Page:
The greater appeal of furry culture to LGBTQ folks can also be partially attributed to the large swath of furry content comprised of original characters, some of which are “fursonas” — versions of one’s self that represent you within the community. Furries create these characters and then often commission artists to illustrate them, as the process allows people to explore their identity in a safe, non-judgmental space. For example: Some transgender furries make characters in their preferred gender identity before later coming out as that gender themselves outside of their suits.
Personally, my identity as a gay man is inextricable from my place in furry. I met my boyfriend through this community, and he flew from his home in Indiana to attend TFF so we could be together in person for the first time since, well, the last time we were at the same convention. TFF is one of the very few places in Dallas where I genuinely feel safe holding my boyfriend’s hand, especially in light of the city’s frightening spate of hate crimes against LGBT individuals in recent years.
More established “gayborhood” venues can take some pages from TFF’s inclusivity.
Fur Mask Off
Fursuits, the costumes based on individuals’ “fursonas,” tend to get the majority of media attention at events like there, and there were indeed plenty of suiters this year. However, the vast majority of furries don’t actually own suits.
According to research taken at various conventions, only about 15 percent of furries own a fursuit. One study found that “there are many furries whose interest in furry content simply does not manifest itself as a desire to dress up in a fursuit.” Still, at this year’s event, about 1,000 celebrators lined up in full garb for the annual Fursuit Parade, in which they walk through the hotel and pose for pictures.
To write the convention off as “people dressed in wolf costumes wading through a parade” is diminishing of the community’s involvement in other convention features, though. The Dealers’ Den, a sprawling showroom where vendors in the community sell their wares, offers everything from buttons and stickers to elaborate costume heads for aspiring fursuiters.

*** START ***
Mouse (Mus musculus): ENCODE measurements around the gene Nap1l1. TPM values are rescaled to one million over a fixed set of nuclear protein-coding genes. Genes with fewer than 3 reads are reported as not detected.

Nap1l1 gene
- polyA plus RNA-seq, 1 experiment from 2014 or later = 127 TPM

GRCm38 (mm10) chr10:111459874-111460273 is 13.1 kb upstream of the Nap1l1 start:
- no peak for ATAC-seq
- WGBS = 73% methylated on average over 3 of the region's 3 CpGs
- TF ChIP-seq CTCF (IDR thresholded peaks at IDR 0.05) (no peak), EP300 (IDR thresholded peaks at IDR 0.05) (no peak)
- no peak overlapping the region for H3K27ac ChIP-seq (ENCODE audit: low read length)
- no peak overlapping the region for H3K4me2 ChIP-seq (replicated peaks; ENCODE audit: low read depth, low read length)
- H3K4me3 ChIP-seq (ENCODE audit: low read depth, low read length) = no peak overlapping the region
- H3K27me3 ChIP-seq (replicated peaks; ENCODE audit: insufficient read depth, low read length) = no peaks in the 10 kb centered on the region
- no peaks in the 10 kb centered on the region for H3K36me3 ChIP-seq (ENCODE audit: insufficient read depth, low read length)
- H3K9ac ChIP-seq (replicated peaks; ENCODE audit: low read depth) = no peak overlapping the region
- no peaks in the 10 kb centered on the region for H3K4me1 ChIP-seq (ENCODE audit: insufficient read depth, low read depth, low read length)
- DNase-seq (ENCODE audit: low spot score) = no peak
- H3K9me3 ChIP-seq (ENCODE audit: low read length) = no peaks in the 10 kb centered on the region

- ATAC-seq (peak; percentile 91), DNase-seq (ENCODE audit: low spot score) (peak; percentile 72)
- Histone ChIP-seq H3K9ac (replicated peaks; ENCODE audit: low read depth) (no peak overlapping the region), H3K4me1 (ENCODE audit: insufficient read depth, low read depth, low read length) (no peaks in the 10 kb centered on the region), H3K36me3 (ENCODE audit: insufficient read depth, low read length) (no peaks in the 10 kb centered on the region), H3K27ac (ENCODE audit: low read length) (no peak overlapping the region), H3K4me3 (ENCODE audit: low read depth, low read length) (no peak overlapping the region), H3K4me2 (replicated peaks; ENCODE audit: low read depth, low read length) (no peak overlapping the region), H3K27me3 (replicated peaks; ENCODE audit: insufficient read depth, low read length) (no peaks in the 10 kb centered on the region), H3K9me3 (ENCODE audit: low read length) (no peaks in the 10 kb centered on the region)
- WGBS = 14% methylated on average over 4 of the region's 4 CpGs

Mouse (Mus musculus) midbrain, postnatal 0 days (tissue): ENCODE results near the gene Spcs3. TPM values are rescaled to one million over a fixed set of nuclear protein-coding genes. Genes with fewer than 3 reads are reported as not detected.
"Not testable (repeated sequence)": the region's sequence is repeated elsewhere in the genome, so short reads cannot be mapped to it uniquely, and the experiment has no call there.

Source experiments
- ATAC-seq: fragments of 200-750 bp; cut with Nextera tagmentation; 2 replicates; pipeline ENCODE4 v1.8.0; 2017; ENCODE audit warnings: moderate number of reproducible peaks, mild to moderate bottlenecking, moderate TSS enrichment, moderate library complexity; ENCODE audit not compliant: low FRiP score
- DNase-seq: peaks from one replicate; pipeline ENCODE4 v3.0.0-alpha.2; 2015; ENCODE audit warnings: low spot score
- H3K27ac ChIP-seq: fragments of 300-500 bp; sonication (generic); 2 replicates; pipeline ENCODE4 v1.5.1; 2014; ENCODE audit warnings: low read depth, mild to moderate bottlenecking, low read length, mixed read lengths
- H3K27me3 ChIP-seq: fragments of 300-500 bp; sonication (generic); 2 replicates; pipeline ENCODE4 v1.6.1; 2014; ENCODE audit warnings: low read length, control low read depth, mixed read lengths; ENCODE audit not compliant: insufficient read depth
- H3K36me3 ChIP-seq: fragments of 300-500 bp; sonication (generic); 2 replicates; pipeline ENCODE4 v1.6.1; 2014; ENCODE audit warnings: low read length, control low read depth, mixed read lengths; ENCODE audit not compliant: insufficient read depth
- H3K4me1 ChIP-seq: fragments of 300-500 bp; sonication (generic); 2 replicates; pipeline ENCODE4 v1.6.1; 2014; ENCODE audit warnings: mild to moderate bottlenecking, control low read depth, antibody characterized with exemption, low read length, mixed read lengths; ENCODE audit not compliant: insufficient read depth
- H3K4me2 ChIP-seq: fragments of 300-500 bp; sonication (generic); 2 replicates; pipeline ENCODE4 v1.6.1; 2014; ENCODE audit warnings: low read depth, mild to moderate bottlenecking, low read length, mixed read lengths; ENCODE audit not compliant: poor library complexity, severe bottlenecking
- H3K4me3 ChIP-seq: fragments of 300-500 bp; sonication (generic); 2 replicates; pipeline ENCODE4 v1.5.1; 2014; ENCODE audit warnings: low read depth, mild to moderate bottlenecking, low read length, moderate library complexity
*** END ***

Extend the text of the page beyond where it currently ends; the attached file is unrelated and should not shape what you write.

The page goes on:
And, although most of the art available depicted original characters, various characters from heteronormative media were given a queer re-contextualization in this setting too. Scar, the campy, limp-wristed villain from The Lion King, was depicted with a come-hither gaze on body pillows for sale in one booth.
Artists who grew up watching such stereotypical depictions of queerness refracted these images into something that better speaks to them.
Admittedly, though, the more sexually-charged pieces do raise the question that outsiders love to ask and that furries hate to answer: “So, is it a sex thing?”
Let’s Talk About Sex
For the good majority of people in the community, the furry lifestyle is not sex-driven.
If this convention was solely a fetishistic endeavor — like, say, Bondage Expo Dallas — there likely wouldn’t have been gaggles of kids walking the convention floor with their parents as there were in spades this year.
That’s not to say sex doesn’t play a tole, though. Throughout the convention, there were designated spaces for adult art, as well as adult discussions that took place at “After Dark” panels — all of which have volunteers checking attendees’ ID.
Sorry to disappoint any voyeurs, but nobody was committing Eyes Wide Shut-style hedonism in public spaces here.
As far as what may have gone down behind closed doors that weekend: Who gives a shit? As long as it’s consensual and not illegal, it’s nothing to be sensationalistic about.
In fact, I’d argue that the community’s sex-positive atmosphere goes along with de-stigmatizing conversations about sexual health in general. The Dealers’ Den, for instance, featured a booth from local HIV/AIDS non-profit, PRISM Health. There, visitors could sign up to get tested for HIV and syphilis for free.
I never could have imagined seeing such a direct connection to LGBTQ health advocacy at any of the anime conventions I misspent my youth at. My boyfriend and I even got tested at the same time.
Is This All Fur Real?
So, though I might not have an answer to my original question, I do have a crystal clear answer for a follow up: Why does a furry con matter in the bigger picture of queer community?
As event organizer Gryphon put it: “Furry is important because it allows people to explore who they are on a fundamental level. You are able to take the question ‘Who am I?’ and find the answer. We allow you to have a journey to find who you are.”
I like that answer. Because furry is not some “fandom” defined by its dogmatic devotion to somebody else’s intellectual property. It is a mode of self-expression and self-actualization — from the characters people create to the ways they celebrate those characters.
Such encouragement is why TFF continues to attract even more individuals across the sexuality and gender spectrum every year. It’s what makes the convention so special.
At TFF, attendees envision the version of themselves and their society that they’d like to see. And for three days each spring in Dallas, they get to make that vision a reality.